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19th Century Leeds

19th Century Leeds: The Well-Off

By the time Queen Victoria came to the throne in 1837, many better off families in Leeds had moved out of the smoky, polluted city centre. They bought newly built houses in leafy areas to the north of Leeds, like Headingley, Chapel Allerton and Potternewton. The really wealthy moved even further out into the countryside, and built themselves huge mansions at Weetwood, Roundhay or Adel. 

Steel engraving of Armley House, Leeds c. 1810

Tradesmen and professional people moved into terraced houses (like Reginald Terrace, pictured below right) with gardens and room for one or two servants. Not all middle class families could afford to move out of the centre. Some needed to stay close to their business, so they lived in rooms above their city centre shops or nearby houses. 

Interior of Reginald Terrace, Leeds

Until the 1890s, people had to pay to send their children to school. Middle class children with well off parents, usually went to private schools, like Kemplay's Academy for Young Gentlemen or the new Leeds Grammar School, built on Woodhouse Moor in 1858.

Print of the old Grammar School, Leeds

Leisure time: Shopping and societies 

Middle class people now had more money to spend on luxury goods, and the shopkeepers of Leeds offered plenty of tempting things. The city's first department store, the Grand Pygmalion, opened on Boar Lane in the 1880s. 


With servants to do the cooking and housework, many middle class women had spare time. Some did charity work or fundraising for good causes, like The General Infirmary, the Mechanics Institute, and the Girls' Charity School, others went to talks and concerts.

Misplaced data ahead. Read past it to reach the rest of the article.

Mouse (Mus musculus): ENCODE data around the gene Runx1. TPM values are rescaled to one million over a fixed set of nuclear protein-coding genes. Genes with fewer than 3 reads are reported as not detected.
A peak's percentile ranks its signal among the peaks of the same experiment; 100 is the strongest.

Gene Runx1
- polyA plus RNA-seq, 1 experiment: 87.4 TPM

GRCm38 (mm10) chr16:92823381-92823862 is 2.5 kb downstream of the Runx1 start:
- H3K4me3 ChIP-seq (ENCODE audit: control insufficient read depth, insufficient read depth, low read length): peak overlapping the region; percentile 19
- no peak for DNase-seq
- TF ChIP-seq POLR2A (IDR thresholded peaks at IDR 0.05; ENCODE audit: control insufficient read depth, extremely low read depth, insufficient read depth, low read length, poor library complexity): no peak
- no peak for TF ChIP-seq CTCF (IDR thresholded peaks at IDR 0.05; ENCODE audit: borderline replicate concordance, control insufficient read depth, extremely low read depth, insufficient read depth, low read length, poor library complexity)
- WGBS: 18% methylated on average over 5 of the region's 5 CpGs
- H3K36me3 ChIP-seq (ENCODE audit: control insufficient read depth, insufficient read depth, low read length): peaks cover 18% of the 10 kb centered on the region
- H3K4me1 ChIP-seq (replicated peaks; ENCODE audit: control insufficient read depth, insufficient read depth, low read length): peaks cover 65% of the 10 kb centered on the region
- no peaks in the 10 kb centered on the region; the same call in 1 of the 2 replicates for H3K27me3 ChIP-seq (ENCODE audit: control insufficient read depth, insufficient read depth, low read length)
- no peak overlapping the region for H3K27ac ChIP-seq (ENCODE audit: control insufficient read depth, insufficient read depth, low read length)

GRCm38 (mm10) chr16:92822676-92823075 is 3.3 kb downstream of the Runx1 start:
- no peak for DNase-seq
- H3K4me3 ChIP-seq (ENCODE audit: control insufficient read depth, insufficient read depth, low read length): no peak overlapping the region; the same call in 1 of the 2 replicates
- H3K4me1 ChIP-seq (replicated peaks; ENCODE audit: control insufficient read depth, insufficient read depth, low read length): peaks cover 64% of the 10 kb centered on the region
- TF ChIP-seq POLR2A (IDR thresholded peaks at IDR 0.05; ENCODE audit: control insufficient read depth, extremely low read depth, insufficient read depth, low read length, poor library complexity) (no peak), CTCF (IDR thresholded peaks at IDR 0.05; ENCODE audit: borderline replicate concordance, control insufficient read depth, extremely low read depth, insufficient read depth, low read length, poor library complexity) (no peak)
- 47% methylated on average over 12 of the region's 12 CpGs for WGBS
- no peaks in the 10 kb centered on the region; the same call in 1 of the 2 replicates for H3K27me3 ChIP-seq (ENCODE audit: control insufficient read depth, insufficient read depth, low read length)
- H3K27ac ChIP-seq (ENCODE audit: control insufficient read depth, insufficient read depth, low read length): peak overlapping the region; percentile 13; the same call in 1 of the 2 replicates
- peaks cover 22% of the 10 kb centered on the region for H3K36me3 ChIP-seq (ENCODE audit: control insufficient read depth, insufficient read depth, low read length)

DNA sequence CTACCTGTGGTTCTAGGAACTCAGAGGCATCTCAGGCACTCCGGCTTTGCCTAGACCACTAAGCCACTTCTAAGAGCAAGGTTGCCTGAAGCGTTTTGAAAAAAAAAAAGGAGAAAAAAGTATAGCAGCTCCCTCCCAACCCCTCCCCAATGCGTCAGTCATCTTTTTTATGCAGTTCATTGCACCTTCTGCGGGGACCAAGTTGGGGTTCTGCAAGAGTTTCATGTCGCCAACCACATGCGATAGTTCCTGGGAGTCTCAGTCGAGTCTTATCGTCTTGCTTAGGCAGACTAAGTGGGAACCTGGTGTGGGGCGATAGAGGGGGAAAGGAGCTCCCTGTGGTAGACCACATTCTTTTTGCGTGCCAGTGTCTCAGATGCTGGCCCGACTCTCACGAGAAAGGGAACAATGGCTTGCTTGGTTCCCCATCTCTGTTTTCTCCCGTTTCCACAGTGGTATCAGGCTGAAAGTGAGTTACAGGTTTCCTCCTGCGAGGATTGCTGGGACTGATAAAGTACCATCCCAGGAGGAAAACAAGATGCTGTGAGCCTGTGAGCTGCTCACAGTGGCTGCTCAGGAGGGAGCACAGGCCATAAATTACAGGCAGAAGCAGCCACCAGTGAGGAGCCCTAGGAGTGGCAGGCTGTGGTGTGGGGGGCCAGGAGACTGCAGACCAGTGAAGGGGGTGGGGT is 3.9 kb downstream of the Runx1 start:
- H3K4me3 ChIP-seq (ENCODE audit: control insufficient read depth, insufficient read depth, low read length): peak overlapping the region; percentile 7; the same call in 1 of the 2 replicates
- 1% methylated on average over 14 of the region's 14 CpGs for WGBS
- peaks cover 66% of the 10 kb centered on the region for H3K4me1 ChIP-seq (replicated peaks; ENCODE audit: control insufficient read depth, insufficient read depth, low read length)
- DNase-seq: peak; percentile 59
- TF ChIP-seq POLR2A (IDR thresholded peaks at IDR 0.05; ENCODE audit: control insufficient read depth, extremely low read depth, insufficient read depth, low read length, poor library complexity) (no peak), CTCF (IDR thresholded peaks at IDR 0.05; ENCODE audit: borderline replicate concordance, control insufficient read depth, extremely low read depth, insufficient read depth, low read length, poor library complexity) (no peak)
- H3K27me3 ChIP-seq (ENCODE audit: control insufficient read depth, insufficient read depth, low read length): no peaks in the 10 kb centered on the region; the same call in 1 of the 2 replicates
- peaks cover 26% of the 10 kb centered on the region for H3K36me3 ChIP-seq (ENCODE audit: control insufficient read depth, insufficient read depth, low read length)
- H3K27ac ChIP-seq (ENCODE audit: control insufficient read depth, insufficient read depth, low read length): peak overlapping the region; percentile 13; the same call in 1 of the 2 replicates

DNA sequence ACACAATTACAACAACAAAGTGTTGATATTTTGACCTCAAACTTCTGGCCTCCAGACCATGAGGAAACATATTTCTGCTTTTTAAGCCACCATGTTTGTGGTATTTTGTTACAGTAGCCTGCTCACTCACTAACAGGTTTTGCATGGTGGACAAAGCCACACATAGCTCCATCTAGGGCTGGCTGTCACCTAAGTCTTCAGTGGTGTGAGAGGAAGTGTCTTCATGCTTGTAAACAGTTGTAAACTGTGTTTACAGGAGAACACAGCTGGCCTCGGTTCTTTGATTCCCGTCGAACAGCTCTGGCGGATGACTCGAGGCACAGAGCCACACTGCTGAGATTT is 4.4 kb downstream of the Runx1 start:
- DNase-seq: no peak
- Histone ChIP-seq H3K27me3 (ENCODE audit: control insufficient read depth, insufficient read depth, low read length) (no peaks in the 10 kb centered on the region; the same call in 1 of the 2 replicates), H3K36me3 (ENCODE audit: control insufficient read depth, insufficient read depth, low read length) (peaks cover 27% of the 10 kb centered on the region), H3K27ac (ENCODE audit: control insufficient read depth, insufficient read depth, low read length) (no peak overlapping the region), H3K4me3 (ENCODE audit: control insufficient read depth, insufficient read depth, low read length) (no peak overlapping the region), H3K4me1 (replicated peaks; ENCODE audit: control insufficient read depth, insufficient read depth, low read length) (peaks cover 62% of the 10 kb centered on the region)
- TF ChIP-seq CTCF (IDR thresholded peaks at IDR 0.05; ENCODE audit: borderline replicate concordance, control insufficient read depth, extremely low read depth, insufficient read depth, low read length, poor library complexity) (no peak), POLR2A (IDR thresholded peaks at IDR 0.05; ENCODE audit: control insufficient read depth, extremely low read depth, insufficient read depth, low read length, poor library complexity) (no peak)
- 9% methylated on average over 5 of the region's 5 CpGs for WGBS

Leeds had a lot of different societies and clubs, which had a large number of middle class members. There were also family events, like Sunday School outings, church meetings and musical evenings; visits to tea gardens and to Roundhay Park, as well as trips further afield.


Discussion ideas:

  • Why do you think people wanted to move out of the city centre, if they could afford to?
  • How might less well off people have felt about this?
  • What are luxury goods?
  • What luxury items do you own?
  • Why do people buy luxury items?
  • Why do you think societies and clubs were important to people in Victorian Leeds?
  • What sort of clubs do you belong to? 
  • Did any of them exist back in the 19th Century?



Department store - a shop selling lots of different types of thing

Mansion - a large, expensive house

Polluted - when the environment is harmed by chemicals or waste, like smoke from factory chimneys

Professional - someone who has a skilled job

Outing - a short trip made for fun

Tea garden - an outdoor cafe

Terraced - houses joined together in a row